On paper two French winners of the last Volvo Ocean Races seems a dream casting, but they are hard driven individuals with their own ideas, is there not a risk of clashes? And who will decide in case of disagreements at sea?
I think this pair is a dream team which we could not form with two others. They are very respectful of each other, and as contemporaries have had a respectful relationship for many years and are very close in private life. In the individual interviews we had with them, when asked if they could be co-skippers to the other, they both answered yes. As for the second question, they both agreed: in case of differences, Franck will have the last word in 2019 and 2020, Charles after that.
Just looking at it from a material point of view, two top class skippers instead of one must cost much more…
Yes, of course. Having said that, is it more expensive having Thomas Coville with someone like Jean-Luc Nélias to prepare a project? I’m not so sure.
Talking about the budget, you recently said that on the contrary to what people may think, you don’t necessarily have the biggest in the Ultim class. How much do you have?
We have a budget of 3.5 million euros (ex VAT) to run the boat per year. It’s true that it is rather annoying at times that people think that because we represent the Edmond de Rothschild Group, we are able to spend huge amounts and that we have the biggest budget, but that is totally untrue. We run things rather prudently and each euro invested needs to be justified and yield a return on the investment.
You recently joined the Ultime 32/23 class. How do you position yourself in relation to the class?
We joined the class, because we wanted to take part in fleet races, but to be completely honest, we don’t have the same way of thinking as the other members. I don’t think they share our desire to fly and innovate. People try to prevent us from doing that by using arguments to do with the finances, but it is simply not true that we have unlimited resources. Today, we are that quite some way ahead, as we have been working on that question since 2013. I think that really annoys some people. We said we would conform to certain rules, even if that blocks us in terms of development, while working towards a record breaking campaign to continue that development and in particular work on how to adjust the foils, which seems vital to us if we want to fly offshore and remain stable and consistent. Foil controls are certainly not as expensive as a new set of foils.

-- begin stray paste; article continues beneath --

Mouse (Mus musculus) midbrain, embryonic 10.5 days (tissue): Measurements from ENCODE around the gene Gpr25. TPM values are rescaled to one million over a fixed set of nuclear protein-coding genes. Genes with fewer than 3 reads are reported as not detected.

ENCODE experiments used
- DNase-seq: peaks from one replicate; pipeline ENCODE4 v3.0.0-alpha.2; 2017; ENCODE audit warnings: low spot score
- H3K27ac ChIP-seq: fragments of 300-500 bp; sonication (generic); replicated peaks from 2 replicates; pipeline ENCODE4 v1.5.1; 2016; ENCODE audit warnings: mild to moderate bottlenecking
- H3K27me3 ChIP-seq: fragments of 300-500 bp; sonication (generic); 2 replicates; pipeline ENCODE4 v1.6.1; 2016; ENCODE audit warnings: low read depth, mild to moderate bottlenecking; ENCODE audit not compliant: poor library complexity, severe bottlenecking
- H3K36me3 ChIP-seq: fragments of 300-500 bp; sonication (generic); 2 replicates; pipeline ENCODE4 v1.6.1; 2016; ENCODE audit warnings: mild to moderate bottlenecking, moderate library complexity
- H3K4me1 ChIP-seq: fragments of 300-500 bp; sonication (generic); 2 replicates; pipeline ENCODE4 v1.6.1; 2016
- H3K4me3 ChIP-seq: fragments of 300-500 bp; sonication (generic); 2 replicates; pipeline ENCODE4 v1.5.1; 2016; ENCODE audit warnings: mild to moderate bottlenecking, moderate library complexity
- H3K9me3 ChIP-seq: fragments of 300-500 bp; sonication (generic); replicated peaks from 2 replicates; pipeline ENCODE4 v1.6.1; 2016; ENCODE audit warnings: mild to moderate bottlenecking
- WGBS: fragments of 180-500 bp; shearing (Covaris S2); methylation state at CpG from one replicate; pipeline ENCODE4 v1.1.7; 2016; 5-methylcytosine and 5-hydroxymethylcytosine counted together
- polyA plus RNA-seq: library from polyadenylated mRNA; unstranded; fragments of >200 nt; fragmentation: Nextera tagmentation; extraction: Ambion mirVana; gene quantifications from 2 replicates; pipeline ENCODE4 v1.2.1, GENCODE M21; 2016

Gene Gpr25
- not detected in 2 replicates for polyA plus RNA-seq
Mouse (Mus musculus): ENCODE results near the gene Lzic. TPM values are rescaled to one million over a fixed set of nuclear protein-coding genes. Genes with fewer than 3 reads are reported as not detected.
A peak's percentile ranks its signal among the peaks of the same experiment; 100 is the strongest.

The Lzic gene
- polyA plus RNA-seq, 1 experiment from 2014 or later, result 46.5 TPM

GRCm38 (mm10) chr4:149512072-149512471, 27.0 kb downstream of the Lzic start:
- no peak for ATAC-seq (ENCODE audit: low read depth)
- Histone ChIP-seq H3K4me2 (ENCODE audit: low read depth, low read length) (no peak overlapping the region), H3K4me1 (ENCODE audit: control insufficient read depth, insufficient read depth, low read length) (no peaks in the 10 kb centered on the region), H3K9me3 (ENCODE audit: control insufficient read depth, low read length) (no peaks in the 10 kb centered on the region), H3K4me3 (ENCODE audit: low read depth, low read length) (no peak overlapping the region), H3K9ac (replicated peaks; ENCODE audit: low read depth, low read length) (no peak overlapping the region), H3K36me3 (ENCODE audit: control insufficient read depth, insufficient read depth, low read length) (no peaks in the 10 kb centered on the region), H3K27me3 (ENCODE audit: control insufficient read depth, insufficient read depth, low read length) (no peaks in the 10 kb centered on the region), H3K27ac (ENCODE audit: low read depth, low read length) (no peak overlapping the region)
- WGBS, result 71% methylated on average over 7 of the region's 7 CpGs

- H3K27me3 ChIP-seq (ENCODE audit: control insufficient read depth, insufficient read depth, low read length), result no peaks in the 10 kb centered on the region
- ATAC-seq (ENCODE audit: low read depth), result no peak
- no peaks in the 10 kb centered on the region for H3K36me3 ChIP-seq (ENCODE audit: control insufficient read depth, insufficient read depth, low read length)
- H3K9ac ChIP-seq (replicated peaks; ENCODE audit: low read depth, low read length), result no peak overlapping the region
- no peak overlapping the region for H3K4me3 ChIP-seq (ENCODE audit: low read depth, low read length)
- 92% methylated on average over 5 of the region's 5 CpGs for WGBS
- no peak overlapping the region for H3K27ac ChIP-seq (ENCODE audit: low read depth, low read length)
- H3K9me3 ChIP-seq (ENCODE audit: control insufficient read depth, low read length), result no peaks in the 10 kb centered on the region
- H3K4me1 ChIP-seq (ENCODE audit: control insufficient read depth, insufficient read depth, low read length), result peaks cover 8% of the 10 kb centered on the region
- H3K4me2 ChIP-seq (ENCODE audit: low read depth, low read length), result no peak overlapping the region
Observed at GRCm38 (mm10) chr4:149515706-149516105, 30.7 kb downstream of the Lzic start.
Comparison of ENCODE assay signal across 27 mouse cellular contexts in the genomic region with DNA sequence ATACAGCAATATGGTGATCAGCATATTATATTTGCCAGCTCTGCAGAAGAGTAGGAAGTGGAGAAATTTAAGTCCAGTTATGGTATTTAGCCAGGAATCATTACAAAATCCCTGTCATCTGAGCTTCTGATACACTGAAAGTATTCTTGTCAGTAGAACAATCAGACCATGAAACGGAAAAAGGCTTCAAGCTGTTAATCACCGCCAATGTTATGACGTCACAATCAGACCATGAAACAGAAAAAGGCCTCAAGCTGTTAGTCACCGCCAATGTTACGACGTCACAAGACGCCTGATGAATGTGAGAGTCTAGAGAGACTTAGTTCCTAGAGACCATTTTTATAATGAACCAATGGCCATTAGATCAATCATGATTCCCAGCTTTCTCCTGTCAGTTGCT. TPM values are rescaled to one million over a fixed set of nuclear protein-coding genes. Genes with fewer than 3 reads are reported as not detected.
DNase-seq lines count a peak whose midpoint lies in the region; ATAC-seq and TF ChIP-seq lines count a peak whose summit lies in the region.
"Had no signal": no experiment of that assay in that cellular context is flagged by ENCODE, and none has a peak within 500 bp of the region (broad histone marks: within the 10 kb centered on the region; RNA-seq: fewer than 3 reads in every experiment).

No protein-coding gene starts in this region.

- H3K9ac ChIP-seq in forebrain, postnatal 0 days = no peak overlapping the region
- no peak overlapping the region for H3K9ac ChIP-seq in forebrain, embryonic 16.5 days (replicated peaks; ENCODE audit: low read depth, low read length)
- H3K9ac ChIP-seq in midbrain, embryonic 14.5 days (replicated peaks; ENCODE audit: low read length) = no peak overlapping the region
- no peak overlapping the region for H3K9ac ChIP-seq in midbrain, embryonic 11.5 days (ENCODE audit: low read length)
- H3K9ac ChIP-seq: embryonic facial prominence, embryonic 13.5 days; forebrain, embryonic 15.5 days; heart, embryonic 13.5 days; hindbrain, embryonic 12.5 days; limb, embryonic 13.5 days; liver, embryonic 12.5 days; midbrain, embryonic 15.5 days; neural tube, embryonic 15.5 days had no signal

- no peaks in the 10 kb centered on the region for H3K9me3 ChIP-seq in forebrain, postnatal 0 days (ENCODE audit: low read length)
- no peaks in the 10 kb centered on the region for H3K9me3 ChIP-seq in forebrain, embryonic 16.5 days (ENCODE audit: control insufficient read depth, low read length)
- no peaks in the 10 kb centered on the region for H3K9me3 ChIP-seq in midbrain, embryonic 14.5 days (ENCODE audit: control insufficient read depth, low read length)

Talking about the boat, when do you intend to relaunch her and what did you do during the winter refit?
We hope to get her back in the water on around 20th May. We did a lot of work to ensure her reliability by strengthening her bows, as we realised we had underestimated the structural needs. We didn’t think we would reach such speeds in such heavy seas, but now we have seen that, so we corrected that during this refit.
That means more weight. A few dozen kilos more?
It does mean a few dozen kilos extra (laughs).
How do you feel about the new Sodebo? Have you seen her out on the water?
We haven’t been to see her yet, but that doesn’t mean we won’t. I’m pleased that there is a new Ultime. I think what they have done was daring. Now, we’re going to have to see how she does…
To finish, let’s look at your goals. You took part in two transatlantic races, the Jacques Vabre and the Route du Rhum, where you encountered technical problems. Is your owner piling on the pressure to get some good results?
We were very ambitious with this boat, and now we realise that everything we develop is being copied by the others: the daggerboard wing, the rudders which can be lifted up with their casing, everything to do with flying… that shows we are on the right track. Having said that, when you are a pioneer and bold, you have to accept that sometimes you run into problems. We have had our fair share and it is painful. But that means we can bounce back to be better and in the next few months, we hope to win races. I am convinced we will and I believe that our partner shares that outlook. If you are talking about pressure, we pile it on ourselves every day.
Photo : Yann Riou / PolaRYSE / Gitana SA